Headline News
Go Back

TxDOT meets match

by David Arny

“Activist” is a term which conjures up images of a wild-eyed rabble-rouser with a much broader agenda than the cause du jour for which they fight. Striving to save the whales one day and holding candlelight vigils to end the death penalty the next, some folks seem to be born tilting at windmills, like Don Quixote and his obsessive quest.

Terri Hall however, appears to be cut from a different cloth entirely.

During her presentation at the Bandera County Republican Women Club’s November meeting, she outlined her opposition to the Texas Department of Transportation’s (TxDOT) plans for a network of toll roads in her adopted state. Hall appeared more a pragmatist than a perpetual malcontent. The issue for her is simply whether or not Texans will allow a large amount of their land and money to be forcibly confiscated so a handful of foreign companies, their lawyers and Texas politicos-cum-lobbyists can realize an enormous - and perpetual - profit.
Devil in the details

The foreign toll road construction companies referred to are a Spanish firm named Cinta and the MacQuarie Infrastructure Group from Australia. As Hall explained, Public Private Partnerships are agreements between government entities and private businesses. The latter construct public works projects in exchange for guaranteed long-range dividends paid by taxpayers, in addition to other lucrative concessions. When entering into this type of agreement, the state or municipality is generally paid an up-front sum, which, depending upon the scale of the project, can run into billions of dollars.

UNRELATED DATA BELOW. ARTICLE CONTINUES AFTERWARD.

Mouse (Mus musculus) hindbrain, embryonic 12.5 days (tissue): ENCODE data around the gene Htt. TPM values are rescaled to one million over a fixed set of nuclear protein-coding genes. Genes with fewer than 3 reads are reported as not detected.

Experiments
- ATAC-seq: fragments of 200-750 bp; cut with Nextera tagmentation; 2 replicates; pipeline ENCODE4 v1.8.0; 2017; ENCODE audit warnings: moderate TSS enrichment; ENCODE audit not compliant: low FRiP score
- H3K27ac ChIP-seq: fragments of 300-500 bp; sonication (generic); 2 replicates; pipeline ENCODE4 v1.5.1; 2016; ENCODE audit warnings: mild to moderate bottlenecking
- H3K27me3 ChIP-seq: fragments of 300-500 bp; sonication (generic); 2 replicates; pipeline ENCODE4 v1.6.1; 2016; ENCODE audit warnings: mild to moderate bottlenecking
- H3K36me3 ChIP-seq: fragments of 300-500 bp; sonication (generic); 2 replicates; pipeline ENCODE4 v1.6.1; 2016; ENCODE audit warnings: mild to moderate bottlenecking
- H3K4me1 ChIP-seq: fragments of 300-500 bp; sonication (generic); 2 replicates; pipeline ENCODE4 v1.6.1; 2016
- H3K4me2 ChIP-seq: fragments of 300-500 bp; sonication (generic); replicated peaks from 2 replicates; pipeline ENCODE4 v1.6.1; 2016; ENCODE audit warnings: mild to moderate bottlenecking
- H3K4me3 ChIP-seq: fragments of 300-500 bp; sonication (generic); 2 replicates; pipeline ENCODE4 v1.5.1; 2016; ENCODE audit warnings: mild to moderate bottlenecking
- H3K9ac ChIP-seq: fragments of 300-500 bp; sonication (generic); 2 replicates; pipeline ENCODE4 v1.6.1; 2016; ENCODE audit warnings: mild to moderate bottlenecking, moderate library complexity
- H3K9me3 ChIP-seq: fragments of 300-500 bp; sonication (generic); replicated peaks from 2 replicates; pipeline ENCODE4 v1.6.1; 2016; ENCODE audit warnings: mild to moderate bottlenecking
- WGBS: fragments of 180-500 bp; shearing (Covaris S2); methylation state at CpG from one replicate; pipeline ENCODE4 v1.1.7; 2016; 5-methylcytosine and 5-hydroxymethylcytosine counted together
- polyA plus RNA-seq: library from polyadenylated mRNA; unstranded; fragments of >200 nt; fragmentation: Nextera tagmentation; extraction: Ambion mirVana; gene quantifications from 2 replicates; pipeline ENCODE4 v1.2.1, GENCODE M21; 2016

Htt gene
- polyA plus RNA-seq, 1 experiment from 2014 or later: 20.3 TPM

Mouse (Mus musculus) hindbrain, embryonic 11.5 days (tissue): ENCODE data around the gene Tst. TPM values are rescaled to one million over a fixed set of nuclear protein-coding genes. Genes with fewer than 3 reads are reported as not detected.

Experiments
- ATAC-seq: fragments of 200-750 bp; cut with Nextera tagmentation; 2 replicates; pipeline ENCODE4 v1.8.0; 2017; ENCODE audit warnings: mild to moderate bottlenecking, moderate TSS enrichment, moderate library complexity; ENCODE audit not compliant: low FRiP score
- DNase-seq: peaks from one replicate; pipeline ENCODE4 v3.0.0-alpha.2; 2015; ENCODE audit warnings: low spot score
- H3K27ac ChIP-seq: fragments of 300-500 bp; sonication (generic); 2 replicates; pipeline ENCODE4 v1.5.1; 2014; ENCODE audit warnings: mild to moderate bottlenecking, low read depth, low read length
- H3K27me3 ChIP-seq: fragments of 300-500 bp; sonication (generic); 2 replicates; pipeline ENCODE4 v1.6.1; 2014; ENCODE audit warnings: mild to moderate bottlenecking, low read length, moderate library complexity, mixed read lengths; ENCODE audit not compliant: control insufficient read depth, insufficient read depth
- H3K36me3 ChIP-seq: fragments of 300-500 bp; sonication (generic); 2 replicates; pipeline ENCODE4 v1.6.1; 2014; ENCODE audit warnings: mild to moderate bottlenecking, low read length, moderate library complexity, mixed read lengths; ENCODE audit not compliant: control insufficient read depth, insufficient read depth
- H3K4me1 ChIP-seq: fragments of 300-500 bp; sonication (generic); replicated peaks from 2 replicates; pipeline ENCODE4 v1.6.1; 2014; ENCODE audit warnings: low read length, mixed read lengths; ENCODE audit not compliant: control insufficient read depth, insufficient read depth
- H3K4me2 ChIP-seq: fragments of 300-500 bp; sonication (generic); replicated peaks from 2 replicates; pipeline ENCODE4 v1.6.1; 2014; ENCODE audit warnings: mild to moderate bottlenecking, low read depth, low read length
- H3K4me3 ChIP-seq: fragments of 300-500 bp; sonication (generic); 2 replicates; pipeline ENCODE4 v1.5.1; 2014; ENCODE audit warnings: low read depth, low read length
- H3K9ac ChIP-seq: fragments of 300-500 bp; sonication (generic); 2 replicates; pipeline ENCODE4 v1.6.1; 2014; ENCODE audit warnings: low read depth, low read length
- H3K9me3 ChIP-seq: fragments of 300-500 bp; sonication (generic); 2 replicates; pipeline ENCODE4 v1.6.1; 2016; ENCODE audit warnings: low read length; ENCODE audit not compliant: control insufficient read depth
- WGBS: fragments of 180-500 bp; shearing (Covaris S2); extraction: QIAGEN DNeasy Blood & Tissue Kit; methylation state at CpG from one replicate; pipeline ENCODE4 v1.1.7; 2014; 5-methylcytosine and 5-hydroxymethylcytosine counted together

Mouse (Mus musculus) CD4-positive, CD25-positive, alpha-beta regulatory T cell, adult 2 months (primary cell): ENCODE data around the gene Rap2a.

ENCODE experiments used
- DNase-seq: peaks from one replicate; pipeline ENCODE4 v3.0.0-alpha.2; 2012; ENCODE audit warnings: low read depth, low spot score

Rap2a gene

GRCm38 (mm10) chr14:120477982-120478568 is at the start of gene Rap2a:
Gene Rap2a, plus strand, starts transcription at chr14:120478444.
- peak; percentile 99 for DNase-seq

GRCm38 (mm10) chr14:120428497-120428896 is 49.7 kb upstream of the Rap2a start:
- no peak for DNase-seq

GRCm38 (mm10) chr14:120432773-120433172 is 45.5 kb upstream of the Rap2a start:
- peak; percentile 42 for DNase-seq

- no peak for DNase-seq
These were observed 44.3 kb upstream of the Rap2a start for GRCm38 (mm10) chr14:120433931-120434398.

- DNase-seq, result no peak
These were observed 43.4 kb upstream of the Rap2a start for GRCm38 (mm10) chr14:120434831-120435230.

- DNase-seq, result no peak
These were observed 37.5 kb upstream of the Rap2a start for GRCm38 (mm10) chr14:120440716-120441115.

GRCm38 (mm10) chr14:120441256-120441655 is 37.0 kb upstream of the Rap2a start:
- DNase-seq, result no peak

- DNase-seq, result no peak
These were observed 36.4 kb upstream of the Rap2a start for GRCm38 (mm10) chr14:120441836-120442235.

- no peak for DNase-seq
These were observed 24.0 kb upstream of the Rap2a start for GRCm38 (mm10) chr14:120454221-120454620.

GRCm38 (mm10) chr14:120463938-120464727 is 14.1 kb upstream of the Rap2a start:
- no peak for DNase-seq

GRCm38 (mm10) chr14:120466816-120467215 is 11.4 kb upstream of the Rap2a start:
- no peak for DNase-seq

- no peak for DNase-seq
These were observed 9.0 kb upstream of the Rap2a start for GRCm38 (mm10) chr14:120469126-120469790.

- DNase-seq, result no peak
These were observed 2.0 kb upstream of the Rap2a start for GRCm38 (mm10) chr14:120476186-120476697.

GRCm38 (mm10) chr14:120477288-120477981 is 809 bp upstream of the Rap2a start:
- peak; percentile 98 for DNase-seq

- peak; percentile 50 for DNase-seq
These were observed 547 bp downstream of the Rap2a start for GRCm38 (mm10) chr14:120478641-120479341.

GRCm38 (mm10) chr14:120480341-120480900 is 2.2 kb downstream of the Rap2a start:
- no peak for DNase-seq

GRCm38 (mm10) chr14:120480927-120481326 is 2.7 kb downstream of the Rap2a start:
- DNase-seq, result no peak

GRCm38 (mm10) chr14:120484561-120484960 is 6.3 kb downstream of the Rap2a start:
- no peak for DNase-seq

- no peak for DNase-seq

Hall compared the schemes to “taking out a second mortgage on our highway system.”

The late US Speaker of the House Thomas “Tip” O’Neil once said “All politics are local.” While there are much larger issues related to Hall’s fight against TxDOT, she focused her attention on the effects that agency’s agenda will have on residents of Central Texas - from the Rio Grand Valley to the Oklahoma border.

Even closer to home than the proposed Trans Texas Corridor (TTC) - a quarter of a mile wide in places and requiring the “taking” of over half a million acres under eminent domain - is the toll road planned to replace Highway 16 between San Antonio’s Loop 410 and Loop 1604, also known as Bandera Road. Commuters from Bandera, Hall said, who presently use that thoroughfare for free would be forced to pay their hard earned dollars every day for the privilege of driving back and forth to work on it.

Can’t get there from here

Motorists who wish to avoid traveling on toll roads and use alternative routes instead, will have an unpleasant surprise in store for them, said Hall.